Brief overview of CID vs. HCD
"Collision-induced dissociation" or CID is a much older and more general term in mass spectrometry than HCD. HCD is a vendor-specific term invented to describe a new modification on how ions can be dissociated in Orbitrap mass spectrometers. CID is a "universal" term that applies to many different types of mass spectrometers. Unfortunately, how exactly CID works depends on which type of mass spectrometer you are talking about.
Wikipedia has a good overview of how CID implementations vary according to instrument type. Understanding that the meaning of "CID" varies strongly by instrument type is important. The naive assumption that CID on e.g.a triple-quadrupole or qTOF instrument is like CID on an ion trap instrument is understandable -- it is the same term after all -- but very wrong.
CID on an Orbitrap
On an ion-trap instrument like your Fusion instrument, CID is done in an ion trap. This means that on an Orbitrap, CID is a resonant excitation technique. Thus, to reach a certain collision energy, ions must be accelerated relatively slowly from their starting energy to the final energy. (The final energy is a user-controllable parameter.) They thus collide many times with the inert gas during the excitation process. Each of these collisions may "heat" or "cool" the ion. In an ion trap, resonant excitation will only accelerate the precursor ions, so after dissociation has taken place, fragment collisions with the gas molecules will cool the ions, eliminating or at least reducing further fragmentation into smaller pieces.
A 2014 paper in the Journal of Mass Spectrometry by Ichou et al. explains CID on an ion-trap-equipped Orbitrap fairly well:
In ion trap devices, each collision can activate or cool the stored precursor ion. The evolution of this equilibrium depends greatly on the ion kinetic energy. The second step relies on the unimolecular dissociation pathways of the precursor ion. It has been extensively modeled using the Rice–Rampserger–Kassel–Marcus (RRKM) theory18-21 and the quasi‐equilibrium theory.22 Note that the internal energy distribution of ions greatly relies upon the rate of these two steps. So, the internal energy distribution depends on the regime of collisions under study.23-25 The ‘slow’ or ‘rapid’ heating regime is defined according to the unimolecular dissociation constant rate. If the latter is slower than the constant rate of the activation/deactivation process, the regime is defined as a slow heating technique. The slow heating regime in an ion trap instrument for the conventional CID mode may be described as a random walk process,25, 26 where a large number of ion‐neutral gas collisions are needed to ‘heat’ the ions in order to dissociate them. Some studies25-29 have demonstrated that the ion internal energy distribution for ion trap instruments is close to the temperature due to the multiple collision regime.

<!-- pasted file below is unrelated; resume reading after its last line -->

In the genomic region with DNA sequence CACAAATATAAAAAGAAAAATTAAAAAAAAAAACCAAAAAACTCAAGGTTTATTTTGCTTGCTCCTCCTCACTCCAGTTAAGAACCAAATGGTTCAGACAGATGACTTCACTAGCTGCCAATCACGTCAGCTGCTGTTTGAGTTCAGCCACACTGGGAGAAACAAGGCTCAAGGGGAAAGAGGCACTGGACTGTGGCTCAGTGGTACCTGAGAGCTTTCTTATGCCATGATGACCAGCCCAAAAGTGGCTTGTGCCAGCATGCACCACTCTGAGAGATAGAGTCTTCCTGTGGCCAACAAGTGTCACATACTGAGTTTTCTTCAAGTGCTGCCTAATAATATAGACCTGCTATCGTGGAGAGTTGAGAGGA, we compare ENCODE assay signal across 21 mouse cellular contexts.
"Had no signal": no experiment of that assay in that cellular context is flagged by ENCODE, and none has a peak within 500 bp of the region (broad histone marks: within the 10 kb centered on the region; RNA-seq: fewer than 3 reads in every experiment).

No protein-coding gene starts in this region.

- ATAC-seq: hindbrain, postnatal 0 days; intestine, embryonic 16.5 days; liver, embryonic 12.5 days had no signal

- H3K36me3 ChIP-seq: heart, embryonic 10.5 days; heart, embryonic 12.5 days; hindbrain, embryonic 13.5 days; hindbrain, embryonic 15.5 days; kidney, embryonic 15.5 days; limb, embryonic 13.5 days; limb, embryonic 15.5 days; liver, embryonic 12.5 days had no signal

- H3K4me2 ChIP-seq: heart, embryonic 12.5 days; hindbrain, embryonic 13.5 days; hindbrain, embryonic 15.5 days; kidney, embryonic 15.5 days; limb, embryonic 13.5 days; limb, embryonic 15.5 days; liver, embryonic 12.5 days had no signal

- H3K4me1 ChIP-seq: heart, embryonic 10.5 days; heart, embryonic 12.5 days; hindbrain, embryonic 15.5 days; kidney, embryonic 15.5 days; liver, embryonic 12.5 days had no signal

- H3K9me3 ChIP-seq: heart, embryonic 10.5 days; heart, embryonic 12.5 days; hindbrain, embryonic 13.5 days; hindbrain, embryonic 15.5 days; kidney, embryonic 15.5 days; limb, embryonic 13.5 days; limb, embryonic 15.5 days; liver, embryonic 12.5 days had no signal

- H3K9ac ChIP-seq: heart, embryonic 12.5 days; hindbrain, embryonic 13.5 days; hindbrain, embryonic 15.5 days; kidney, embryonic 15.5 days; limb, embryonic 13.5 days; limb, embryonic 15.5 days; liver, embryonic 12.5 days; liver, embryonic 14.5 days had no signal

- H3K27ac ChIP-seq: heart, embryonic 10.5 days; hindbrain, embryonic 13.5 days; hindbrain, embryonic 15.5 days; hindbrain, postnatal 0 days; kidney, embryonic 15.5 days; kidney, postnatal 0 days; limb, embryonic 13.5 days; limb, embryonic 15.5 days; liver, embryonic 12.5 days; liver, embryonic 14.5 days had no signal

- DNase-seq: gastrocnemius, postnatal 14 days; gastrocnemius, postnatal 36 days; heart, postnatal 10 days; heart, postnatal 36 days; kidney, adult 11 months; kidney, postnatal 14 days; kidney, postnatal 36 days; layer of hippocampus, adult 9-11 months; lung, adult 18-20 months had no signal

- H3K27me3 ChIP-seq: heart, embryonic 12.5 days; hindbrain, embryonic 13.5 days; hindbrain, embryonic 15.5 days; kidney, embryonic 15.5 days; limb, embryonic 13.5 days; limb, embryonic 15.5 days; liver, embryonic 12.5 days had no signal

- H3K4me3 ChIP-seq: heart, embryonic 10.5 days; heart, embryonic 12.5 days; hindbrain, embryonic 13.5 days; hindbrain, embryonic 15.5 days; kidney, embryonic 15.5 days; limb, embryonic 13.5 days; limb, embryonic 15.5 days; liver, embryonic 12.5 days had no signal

Thus, on an ion-trap Orbitrap like your Fusion, CID can be at least close to an equilibrium process. Whether it is or not depends on how quickly ions are ramped in energy to the final user-decided collision energy. If ramp times are long compared to the unimolecular dissociation rates, ions have the opportunity to distribute the excitation energy across most of the bonds in the molecule. They bump into many gas molecules, sometimes being heated by the collision, and sometimes being cooled. These collisions are what allows the energy to distribute itself among all the bonds of the excited ion. As a result, in slow resonant CID, the weakest bonds break first. If ramp times are short, then CID (on an ion-trap instrument) ions do not have time to equilibrate and dissociation spectra can be more like what is observed for HCD.
HCD on an Orbitrap
The same paper explains HCD fairly well too:
'HCD' is an excitation mode that belongs to the category of non‐resonant activation techniques like the CID conducted in tandem‐in‐space instruments.
Thus, 'HCD' in an Orbitrap is like CID on a triple-quadrupole or qTOF instrument. It is a non-resonant dissociation technique. Ions do not experience a long series of "equilibrating" collisions with gas molecules. Effectively, a single bolus of energy is imparted to them very quickly. This type of dissociation is a non-equilibrium process. Both weak bonds and stronger bonds may have a chance to break, depending on which ones are excited by the smaller number of collisions with gas molecules. Product ions remain excited, and do not experience enough collisions to "cool" them down, meaning that if they do further collide with gas molecules, they may be further fragmented.
Answers to your questions
Is HCD design to keep the fragmentation products in the trap so that they collide many times with the inert gas?
No, actually the opposite, as hopefully the discussion above makes clear. On an ion-trap instrument (but not on other instruments), it is CID that collides ions many times with the inert gas.
When I apply HCD on inorganic molecules I observe more fragmentation products than with just CID suggesting multiple fragmentation steps. However I don't get why physically this is possible.
The reason HCD gives you more fragment ions is that ions do not have time to equilibrate, so many bonds can be broken, each with some probability. Parent ions are energized rapidly, in a near-single-step, to highly excited states. A variety of vibrational modes can get excited, leading to a variety of bonds breaking in the dissociation step. In (slow) CID, ions are excited slowly; as energy accumulates during the resonant excitation, ions collide with and have time to redistribute energy over the whole molecule, meaning that only the weakest bonds tend to break, resulting in fewer fragments.